Go Back   DIY Chatroom Home Improvement Forum > Home Improvement > HVAC

CLICK HERE AND JOIN OUR COMMUNITY TODAY...IT'S FREE!

Reply
 
Thread Tools Search this Thread Display Modes
Old 01-23-2010, 04:54 PM   #16
Member
 
Join Date: Jan 2010
Location: Acworth Georgia
Posts: 77
Rewards Points: 75
Default

Heat Pumps


Quote:
Originally Posted by Marty S. View Post
That's no joke. Went on three calls this week about high bills ($400+) and every one of them had electric back up with a HP lock out set at 25 degrees. Same sized and insulated houses with lock out set to zero were $125.

I had a house that had the crossover point at about 28 degrees, the electric strip heat would not come on till the outside temp got below that. It would take a while to warm up but it rarely got below that. I pity those who lock out their heat pump at such a warm temp.

I think this must have come from way back when accumulators were smaller and they did not heat the accumulator. They would overflow and liquid freon would harm the compressor.

H. Phillips is offline   Reply With Quote
Old 01-23-2010, 05:13 PM   #17
An old Tradesmen
 
Join Date: Oct 2008
Location: PA
Posts: 26,025
Rewards Points: 3,714
Default

Heat Pumps


In the old days.

Yep, I'm going back to the 70's.

When you did a balance point graph. Most heat pumps couldn't heat the house when the outdoor temp got to 47/45. So the first bank of aux heat had to come on.

And at 17 they were barely more efficient then the strip heaters. Quiet often the COP was only 1.1 to 1.3 at 17F outdoor temp. With a time and temp defrost board. Running the heat pump below 17 was often a wash because of defrost. And sometimes cost more.

It was then, and still is now in many areas. A common practice to bring on the next stage of aux heat 2 to 3 before its needed. So the customer doesn't have a lag in heating.

So, after a while, many contractors just started locking out the heat pump at 20 since at 17 it didn't save much if anything because of the defrost, and poor efficiency of the heat pump.

A 20 lock out temp became a standard temp because people still think heat pumps are inefficient at that temp and lower. When the improvements in efficiency has made them much more cost effective then strip heaters at temps far colder.

PS: Accumulators are not heated on residential heat pumps. Unless its a special application. Which would put it on the border line of being commercial.
beenthere is offline   Reply With Quote
Old 01-24-2010, 12:54 AM   #18
Member
 
Join Date: Jan 2010
Location: Acworth Georgia
Posts: 77
Rewards Points: 75
Default

Heat Pumps


Most of my experience is with commercial and not much in the past 19 years, so pardon me if I get it a bit confused.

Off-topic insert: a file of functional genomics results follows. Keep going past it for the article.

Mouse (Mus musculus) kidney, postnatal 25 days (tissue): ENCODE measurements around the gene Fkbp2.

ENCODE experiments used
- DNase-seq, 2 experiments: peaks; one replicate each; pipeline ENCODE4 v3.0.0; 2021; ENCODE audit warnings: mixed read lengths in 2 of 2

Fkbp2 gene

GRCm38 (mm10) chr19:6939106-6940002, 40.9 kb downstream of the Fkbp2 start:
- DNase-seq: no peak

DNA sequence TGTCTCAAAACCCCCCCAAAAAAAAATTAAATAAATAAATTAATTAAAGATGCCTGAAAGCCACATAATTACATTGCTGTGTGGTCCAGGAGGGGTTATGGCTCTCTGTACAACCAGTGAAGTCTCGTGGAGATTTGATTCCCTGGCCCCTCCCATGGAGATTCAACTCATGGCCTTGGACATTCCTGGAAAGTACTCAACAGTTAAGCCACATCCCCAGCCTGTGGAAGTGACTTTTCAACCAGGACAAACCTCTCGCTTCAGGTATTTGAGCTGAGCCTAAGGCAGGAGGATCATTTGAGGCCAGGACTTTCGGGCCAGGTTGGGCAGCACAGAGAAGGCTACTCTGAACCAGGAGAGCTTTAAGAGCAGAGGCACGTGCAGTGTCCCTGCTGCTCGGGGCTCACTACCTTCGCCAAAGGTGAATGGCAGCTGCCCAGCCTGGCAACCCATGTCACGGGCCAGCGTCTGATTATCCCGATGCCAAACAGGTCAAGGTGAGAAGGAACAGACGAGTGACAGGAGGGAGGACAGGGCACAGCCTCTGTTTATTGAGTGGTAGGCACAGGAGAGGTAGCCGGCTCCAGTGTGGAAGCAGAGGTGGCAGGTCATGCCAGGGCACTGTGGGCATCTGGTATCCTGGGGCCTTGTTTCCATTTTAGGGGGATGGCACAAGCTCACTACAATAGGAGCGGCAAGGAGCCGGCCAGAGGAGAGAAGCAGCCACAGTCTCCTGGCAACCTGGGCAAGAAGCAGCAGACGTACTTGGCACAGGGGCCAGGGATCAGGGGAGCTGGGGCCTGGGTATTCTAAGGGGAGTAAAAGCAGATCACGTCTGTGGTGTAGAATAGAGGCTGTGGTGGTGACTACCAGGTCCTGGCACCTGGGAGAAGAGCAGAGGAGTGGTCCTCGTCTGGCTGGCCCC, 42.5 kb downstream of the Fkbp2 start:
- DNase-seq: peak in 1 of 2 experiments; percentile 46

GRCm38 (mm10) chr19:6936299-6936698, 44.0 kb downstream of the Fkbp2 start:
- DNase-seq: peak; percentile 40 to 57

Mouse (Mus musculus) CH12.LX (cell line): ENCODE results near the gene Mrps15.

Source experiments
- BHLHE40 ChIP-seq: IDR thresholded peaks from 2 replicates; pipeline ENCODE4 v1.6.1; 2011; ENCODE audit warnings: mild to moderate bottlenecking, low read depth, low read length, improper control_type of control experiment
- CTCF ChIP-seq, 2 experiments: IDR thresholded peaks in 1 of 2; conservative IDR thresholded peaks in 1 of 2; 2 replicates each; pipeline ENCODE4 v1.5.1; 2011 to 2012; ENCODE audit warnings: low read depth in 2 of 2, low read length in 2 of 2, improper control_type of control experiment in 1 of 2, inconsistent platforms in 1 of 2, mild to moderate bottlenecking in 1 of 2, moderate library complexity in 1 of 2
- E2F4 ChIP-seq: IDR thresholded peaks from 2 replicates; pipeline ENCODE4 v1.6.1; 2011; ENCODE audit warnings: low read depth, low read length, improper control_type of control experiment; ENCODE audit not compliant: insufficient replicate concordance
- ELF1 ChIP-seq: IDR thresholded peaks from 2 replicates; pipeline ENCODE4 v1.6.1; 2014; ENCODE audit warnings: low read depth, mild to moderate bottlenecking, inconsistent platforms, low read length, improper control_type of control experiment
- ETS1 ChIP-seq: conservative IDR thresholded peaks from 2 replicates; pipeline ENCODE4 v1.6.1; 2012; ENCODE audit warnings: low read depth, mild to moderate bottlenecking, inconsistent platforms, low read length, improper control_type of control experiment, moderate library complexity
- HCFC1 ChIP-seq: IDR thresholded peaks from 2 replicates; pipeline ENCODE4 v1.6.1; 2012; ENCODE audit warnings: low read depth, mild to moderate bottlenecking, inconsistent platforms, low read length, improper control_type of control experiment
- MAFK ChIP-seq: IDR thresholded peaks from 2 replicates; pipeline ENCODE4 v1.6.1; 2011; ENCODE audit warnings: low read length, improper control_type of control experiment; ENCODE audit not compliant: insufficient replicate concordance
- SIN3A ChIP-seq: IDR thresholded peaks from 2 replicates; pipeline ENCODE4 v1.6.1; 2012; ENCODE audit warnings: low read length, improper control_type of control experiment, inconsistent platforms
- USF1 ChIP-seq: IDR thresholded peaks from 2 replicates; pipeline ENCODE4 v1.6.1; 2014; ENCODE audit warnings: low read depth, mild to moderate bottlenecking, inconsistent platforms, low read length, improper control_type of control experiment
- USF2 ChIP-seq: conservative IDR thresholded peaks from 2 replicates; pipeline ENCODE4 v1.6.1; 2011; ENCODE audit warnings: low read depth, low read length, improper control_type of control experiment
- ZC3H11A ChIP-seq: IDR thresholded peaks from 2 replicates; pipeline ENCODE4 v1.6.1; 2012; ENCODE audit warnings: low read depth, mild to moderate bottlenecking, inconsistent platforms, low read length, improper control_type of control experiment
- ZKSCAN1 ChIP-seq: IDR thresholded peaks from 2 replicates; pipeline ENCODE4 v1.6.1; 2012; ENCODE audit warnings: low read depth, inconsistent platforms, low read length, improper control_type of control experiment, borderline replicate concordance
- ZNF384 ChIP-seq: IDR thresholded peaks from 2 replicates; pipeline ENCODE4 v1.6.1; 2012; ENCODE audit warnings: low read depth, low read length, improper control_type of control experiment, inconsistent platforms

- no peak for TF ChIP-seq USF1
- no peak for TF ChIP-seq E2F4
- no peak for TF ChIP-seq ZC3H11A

H. Phillips is offline   Reply With Quote
Old 01-24-2010, 01:01 AM   #19
An old Tradesmen
 
Join Date: Oct 2008
Location: PA
Posts: 26,025
Rewards Points: 3,714
Default

Heat Pumps


Quote:
Originally Posted by H. Phillips View Post
Most of my experience is with commercial and not much in the past 19 years, so pardon me if I get it a bit confused.
Won't find heaters on accumulators on commercial anymore either(except for some special applications). They didn't wok for the most part in the first place.

Some manufacturers don't even use accumulators on a lot their commercial heat pumps anymore (Trane for one).


Confusion is allowed.
beenthere is offline   Reply With Quote
Old 01-24-2010, 11:32 PM   #20
Member
 
Join Date: Jan 2010
Location: Acworth Georgia
Posts: 77
Rewards Points: 75
Default

Heat Pumps


Accumulators work, but not needed with the newer electronic expansion valves. If they have to they would simply close up almost completly to avoid liquid refrigerant. Heating the accumulator? Not sure it was that much help, maybe some extra insurance for special applications.
H. Phillips is offline   Reply With Quote
Old 01-24-2010, 11:40 PM   #21
An old Tradesmen
 
Join Date: Oct 2008
Location: PA
Posts: 26,025
Rewards Points: 3,714
Default

Heat Pumps


Its the heaters on accumulators that I was referring to .

Trane doesn't use an accumulator on a lot of their RTU's. And they're using regular TXV's.
They been doing that for several years now.
beenthere is offline   Reply With Quote
Old 01-25-2010, 08:06 AM   #22
Member
 
Join Date: Jan 2010
Location: Acworth Georgia
Posts: 77
Rewards Points: 75
Default

Heat Pumps


Quote:
Originally Posted by beenthere View Post
Its the heaters on accumulators that I was referring to .

Trane doesn't use an accumulator on a lot of their RTU's. And they're using regular TXV's.
They been doing that for several years now.

Well I guess it would go for a good mechanical TXV as well, they may be more accurate and relaiable than they were.
H. Phillips is offline   Reply With Quote
Old 01-25-2010, 03:22 PM   #23
An old Tradesmen
 
Join Date: Oct 2008
Location: PA
Posts: 26,025
Rewards Points: 3,714
Default

Heat Pumps


A bit of improvement on all refrigerant components.

Better heat transfer from the outdoor coil boils off the refrigerant better(rifled coils, more fins per inch, etc).
Slightly larger coil can hold more liquid so less chance of flood back.

beenthere is offline   Reply With Quote
Reply


Thread Tools Search this Thread
Search this Thread:

Advanced Search
Display Modes

Posting Rules
You may not post new threads
You may not post replies
You may not post attachments
You may not edit your posts

BB code is On
Smilies are On
[IMG] code is On
HTML code is Off
Trackbacks are Off
Pingbacks are Off
Refbacks are Off


Similar Threads
Thread Thread Starter Forum Replies Last Post
Heat Pumps?? cambishop HVAC 5 12-30-2009 06:42 PM
Heat Pump Blower always on gg_daman HVAC 1 12-16-2009 07:15 AM
Programmable thermostats, heat pumps and aux heat Crunkleton HVAC 3 04-21-2009 06:17 PM
Are Trane heat pumps and Am Std exactly the same? jgtaylorjr HVAC 1 06-01-2008 10:35 PM




Top of Page | View New Posts

Copyright © 2003-2014 Escalate Media. All Rights Reserved.